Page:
The Baltimore Sun’s personal finance writer Eileen Ambrose yesterday provided an apt synopsis of forced arbitration and the need to change the status quo. The article described the all-too-common practice of businesses inserting forced arbitration clauses in the fine print of consumer contracts, which eliminate consumers’ ability to go to court and force them to settle disputes in a corporate-controlled, biased forum.
Ambrose reported that it is nearly impossible for consumers to avoid falling into the forced arbitration trap. For example, she told of David Leibowitz, a lawyer who was aware of the perils of forced arbitration but was still unable to remove an arbitration clause from a Toyota lease. Leibowitz said he signed the lease "under protest," but little good that will do for him if he falls into a dispute with Toyota.
Ambrose also mentioned two ways that consumers can try to avoid arbitration clauses: one, do business with smaller companies, and two, take advantage of the 30-day "opt out" provision that some corporations include in their consumer contracts. But it would be difficult to find a small company that provides, say, cell phone services. Further, small business status is not an indicator of better business practices. Some sophisticated small companies, such as doctors’ offices, are beginning to insert these clauses into their consumer contracts to deprive their clients and their employees of their right to go to court.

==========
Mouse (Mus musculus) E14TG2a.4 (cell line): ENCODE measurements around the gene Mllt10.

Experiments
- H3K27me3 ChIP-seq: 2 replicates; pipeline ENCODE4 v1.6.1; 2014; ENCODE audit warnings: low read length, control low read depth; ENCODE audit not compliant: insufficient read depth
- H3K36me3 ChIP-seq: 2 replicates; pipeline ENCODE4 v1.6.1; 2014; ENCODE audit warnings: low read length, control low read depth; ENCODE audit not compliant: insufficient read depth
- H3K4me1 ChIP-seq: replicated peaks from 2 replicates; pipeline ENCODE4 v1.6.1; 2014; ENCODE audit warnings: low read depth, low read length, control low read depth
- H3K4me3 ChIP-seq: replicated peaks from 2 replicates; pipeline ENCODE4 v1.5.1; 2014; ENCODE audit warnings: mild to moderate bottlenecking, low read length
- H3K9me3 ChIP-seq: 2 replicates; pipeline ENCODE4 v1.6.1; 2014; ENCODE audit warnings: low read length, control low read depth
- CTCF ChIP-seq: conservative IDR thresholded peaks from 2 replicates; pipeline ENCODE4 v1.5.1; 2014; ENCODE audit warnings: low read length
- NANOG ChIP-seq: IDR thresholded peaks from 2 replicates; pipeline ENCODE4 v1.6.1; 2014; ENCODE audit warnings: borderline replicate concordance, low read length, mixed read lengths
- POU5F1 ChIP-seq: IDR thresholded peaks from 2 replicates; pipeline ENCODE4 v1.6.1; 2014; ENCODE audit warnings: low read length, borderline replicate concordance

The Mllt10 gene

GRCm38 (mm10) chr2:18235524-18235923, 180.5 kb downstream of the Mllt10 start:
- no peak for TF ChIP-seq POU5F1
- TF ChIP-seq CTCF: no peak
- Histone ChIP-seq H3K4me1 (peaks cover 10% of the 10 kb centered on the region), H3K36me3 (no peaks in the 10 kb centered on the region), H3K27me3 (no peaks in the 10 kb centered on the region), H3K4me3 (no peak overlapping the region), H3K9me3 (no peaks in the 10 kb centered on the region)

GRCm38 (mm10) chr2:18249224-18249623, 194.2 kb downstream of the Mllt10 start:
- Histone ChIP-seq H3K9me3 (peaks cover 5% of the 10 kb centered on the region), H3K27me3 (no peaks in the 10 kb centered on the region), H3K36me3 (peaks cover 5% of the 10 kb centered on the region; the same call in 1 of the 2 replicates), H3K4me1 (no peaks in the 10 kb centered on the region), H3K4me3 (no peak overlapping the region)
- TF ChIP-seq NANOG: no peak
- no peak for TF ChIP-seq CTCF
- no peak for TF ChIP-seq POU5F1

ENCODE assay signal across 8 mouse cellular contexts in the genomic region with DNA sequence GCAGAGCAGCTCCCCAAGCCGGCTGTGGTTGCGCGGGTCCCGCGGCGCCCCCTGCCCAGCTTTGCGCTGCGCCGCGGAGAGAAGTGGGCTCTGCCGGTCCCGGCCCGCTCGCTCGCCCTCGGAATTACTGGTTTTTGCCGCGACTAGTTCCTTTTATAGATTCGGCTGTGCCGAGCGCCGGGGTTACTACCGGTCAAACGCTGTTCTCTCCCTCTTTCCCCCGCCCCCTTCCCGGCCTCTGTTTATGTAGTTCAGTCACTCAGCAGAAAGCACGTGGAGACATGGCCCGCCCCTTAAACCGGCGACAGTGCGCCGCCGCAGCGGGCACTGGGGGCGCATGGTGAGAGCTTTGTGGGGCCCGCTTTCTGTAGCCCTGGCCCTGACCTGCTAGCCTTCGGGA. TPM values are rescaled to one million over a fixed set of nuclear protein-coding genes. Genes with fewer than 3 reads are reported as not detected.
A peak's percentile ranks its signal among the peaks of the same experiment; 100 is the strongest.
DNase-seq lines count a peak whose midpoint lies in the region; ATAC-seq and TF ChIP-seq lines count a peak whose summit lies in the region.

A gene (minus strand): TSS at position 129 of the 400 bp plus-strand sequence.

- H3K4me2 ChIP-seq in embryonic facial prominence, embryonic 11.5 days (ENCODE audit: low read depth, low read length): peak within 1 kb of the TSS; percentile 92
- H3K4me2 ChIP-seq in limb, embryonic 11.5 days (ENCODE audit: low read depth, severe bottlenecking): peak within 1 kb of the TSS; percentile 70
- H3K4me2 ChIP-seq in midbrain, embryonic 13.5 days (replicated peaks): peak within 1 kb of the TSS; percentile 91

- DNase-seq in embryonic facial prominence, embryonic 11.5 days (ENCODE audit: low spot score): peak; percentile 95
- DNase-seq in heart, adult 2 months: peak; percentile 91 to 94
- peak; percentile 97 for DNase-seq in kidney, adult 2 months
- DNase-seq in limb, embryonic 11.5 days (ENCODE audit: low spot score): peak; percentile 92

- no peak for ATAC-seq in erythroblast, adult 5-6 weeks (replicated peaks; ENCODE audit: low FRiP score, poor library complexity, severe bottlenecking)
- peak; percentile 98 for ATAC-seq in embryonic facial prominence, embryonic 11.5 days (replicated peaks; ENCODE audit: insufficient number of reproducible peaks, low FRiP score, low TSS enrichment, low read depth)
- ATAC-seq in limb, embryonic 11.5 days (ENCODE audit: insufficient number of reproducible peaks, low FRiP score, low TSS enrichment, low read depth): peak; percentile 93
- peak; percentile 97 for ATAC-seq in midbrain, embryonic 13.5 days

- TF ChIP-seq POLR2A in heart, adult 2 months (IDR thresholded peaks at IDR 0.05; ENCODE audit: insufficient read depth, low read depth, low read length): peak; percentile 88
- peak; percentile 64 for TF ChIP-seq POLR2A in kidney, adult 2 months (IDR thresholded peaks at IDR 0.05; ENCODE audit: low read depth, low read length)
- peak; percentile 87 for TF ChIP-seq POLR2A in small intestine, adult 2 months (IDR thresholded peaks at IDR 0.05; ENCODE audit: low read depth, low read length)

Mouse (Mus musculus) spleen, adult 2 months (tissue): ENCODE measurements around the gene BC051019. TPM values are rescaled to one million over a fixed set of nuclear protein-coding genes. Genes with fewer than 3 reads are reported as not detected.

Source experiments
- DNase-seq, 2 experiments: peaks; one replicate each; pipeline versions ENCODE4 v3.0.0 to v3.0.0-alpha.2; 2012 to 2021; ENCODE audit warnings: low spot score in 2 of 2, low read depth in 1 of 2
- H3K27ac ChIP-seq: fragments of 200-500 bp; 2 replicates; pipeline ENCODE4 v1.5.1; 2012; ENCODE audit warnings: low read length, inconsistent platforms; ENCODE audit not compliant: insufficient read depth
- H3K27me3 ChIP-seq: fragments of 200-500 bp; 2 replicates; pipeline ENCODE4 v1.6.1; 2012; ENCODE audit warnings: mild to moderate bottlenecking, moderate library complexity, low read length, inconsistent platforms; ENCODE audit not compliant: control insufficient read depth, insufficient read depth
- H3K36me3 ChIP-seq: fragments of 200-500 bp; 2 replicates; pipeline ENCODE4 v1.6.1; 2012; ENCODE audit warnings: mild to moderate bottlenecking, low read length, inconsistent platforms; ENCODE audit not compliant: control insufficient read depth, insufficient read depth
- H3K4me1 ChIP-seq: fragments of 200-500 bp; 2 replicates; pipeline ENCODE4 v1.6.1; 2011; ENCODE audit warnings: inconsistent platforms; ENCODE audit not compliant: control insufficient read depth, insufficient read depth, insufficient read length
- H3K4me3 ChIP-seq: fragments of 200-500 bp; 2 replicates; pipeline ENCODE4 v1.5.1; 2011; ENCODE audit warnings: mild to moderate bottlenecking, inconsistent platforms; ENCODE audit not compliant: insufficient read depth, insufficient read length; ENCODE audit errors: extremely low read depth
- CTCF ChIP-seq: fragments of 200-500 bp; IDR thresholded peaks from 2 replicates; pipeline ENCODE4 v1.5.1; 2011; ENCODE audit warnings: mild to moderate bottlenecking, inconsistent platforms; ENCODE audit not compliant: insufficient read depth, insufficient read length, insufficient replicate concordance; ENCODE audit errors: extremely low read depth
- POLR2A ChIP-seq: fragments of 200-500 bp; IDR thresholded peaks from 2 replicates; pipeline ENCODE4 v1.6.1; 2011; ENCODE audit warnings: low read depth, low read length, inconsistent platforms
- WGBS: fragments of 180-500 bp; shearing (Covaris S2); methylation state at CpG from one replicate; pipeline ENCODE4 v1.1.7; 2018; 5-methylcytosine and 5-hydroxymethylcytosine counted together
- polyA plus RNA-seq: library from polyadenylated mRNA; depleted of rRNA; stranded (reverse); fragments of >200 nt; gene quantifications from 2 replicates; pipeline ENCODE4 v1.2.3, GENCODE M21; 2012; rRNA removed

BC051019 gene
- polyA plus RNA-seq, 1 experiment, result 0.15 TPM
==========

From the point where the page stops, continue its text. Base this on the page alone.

As for opt-out provisions, consumers are often unaware of them because typically they are even more deeply hidden in contracts’ fine print than the arbitration clauses. To truly avoid forced arbitration, consumers will have to deprive themselves of significant necessities, such as a house, a cell phone, or nursing home care for or a loved one. Ambrose rightly notes that it will take an act of Congress or inspired rulemaking by the much-anticipated Consumer Financial Protection Bureau to restore consumers’ ability to choose how to settle a dispute with businesses. Until then, few options remain.